Academic journal article Atlantic Economic Journal

Have Regions in the U.S. Converged or Diverged?

Academic journal article Atlantic Economic Journal

Have Regions in the U.S. Converged or Diverged?

Article excerpt

The subject of regional convergence or divergence has been studied extensively by Kuznets [AER, 1955], Williamson [EDCC, 1965], Alonso [RSAP, 1980], Amos [RSUE, 1988; RRS, 1989; SEJ, 1989; RRS, 1990], Barro [JPE, 1992], among others. Major theories explaining convergence or divergence include the neoclassical, export base, cumulative causation, growth pole, long wave, and other hypotheses. Their different findings may be attributed to the model specifications and time periods covered. In this study, the sample developed by Williamson and Amos [RRS, 1989] is extended from 1929-85 to 1929-92. In order to test if U.S. regions have converged or diverged, the following model with a quadratic term and incorporating the partial adjustment process is specified:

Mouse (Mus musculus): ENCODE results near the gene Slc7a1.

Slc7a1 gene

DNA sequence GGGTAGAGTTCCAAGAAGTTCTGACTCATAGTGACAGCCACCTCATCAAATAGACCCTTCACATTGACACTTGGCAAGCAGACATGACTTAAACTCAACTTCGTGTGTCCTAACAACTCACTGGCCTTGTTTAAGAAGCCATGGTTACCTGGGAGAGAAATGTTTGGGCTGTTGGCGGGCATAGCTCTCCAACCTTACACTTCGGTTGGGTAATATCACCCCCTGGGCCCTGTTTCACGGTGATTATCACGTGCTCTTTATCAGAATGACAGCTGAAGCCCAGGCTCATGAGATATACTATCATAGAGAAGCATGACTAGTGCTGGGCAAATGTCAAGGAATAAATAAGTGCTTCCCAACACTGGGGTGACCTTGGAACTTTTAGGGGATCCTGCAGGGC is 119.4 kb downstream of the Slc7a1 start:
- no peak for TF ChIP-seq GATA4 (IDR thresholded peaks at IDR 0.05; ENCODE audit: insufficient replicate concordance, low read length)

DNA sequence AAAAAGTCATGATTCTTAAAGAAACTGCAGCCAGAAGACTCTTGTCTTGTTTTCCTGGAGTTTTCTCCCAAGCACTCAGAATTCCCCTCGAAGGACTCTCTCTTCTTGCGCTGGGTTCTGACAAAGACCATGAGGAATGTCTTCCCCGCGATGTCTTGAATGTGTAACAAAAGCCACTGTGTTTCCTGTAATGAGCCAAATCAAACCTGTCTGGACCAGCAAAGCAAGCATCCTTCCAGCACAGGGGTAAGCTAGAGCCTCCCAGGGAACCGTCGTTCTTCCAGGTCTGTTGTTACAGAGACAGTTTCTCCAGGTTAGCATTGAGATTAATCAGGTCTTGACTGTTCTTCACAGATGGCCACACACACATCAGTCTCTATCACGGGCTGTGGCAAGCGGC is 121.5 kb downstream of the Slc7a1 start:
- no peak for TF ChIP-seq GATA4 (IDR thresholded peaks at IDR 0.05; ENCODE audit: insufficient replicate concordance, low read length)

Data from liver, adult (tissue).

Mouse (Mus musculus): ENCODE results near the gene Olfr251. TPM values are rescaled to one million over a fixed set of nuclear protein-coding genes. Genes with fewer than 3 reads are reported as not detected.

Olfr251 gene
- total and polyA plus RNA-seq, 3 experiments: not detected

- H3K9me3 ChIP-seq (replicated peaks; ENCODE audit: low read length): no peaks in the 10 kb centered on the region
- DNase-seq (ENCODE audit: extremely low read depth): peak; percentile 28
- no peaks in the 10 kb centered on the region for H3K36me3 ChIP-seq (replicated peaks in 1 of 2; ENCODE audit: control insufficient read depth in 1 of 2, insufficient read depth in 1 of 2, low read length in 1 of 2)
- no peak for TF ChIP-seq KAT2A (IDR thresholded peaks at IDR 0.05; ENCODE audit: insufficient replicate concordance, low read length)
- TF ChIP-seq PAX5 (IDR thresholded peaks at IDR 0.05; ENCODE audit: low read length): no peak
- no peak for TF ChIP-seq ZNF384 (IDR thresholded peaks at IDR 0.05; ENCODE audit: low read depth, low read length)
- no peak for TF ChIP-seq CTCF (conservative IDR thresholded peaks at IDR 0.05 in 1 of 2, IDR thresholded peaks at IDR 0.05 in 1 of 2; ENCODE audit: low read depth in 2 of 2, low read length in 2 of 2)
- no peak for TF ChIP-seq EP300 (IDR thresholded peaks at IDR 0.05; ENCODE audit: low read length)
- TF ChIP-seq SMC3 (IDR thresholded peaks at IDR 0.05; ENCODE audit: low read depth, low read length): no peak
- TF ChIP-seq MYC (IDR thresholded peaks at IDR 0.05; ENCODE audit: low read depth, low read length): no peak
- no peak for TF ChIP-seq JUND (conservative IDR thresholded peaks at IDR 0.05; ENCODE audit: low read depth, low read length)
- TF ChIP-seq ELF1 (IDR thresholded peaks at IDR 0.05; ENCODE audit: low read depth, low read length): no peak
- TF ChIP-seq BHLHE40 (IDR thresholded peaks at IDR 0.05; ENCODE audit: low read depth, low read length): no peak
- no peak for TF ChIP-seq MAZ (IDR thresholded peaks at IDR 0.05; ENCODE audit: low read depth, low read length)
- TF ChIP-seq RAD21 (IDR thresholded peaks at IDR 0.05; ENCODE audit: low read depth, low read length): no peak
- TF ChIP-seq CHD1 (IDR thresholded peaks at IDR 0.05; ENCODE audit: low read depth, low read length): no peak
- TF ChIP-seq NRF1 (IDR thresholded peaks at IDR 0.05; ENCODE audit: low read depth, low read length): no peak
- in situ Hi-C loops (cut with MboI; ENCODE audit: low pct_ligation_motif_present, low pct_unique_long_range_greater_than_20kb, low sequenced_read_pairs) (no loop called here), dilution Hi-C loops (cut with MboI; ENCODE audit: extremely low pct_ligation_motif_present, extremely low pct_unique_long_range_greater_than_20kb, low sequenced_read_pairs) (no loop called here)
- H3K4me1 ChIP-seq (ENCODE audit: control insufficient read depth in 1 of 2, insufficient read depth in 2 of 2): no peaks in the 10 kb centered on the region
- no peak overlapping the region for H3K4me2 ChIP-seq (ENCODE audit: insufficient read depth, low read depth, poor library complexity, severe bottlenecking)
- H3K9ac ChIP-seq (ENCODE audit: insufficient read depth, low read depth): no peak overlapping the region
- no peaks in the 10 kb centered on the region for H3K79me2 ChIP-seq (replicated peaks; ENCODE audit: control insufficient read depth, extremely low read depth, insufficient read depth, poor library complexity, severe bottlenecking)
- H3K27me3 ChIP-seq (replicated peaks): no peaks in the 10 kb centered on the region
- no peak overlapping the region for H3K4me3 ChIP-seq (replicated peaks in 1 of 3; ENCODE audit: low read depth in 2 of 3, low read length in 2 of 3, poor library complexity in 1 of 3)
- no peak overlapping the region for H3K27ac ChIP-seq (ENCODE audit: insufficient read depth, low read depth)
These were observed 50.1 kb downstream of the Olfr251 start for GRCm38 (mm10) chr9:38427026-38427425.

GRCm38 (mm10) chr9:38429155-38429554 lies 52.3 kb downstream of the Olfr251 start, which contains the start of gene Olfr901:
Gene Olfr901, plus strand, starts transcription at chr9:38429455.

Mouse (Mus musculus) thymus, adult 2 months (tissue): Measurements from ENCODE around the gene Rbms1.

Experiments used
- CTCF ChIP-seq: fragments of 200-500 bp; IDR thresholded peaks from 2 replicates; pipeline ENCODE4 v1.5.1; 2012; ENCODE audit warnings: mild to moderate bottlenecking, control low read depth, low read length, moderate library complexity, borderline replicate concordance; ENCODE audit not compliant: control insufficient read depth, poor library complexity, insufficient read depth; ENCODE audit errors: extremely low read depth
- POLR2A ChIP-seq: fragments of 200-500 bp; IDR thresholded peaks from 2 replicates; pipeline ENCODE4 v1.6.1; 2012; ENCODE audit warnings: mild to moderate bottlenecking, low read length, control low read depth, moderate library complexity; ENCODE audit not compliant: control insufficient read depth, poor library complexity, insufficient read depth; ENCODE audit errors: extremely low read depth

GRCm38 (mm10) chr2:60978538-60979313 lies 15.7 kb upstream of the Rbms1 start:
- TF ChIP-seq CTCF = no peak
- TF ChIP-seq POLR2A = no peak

[Mathematical Expression Omitted]

where INEQ, GDPPC, u, and t denote a regional inequality index developed by Williamson [EDCC, 1965], real GDP per capita as a proxy for economic growth, the error term, and year. Data for 1929-85 were taken from Amos [RRS, 1989], and data between 1986-92 were obtained from the Survey of Current Business and calculated by the author. To avoid very small or large coefficients, [INEQ.sub.t] is multiplied by 100, and [GDPPC.sub.t] is expressed in thousands. An analysis of the data indicates that regional inequality indexes declined from 36. …

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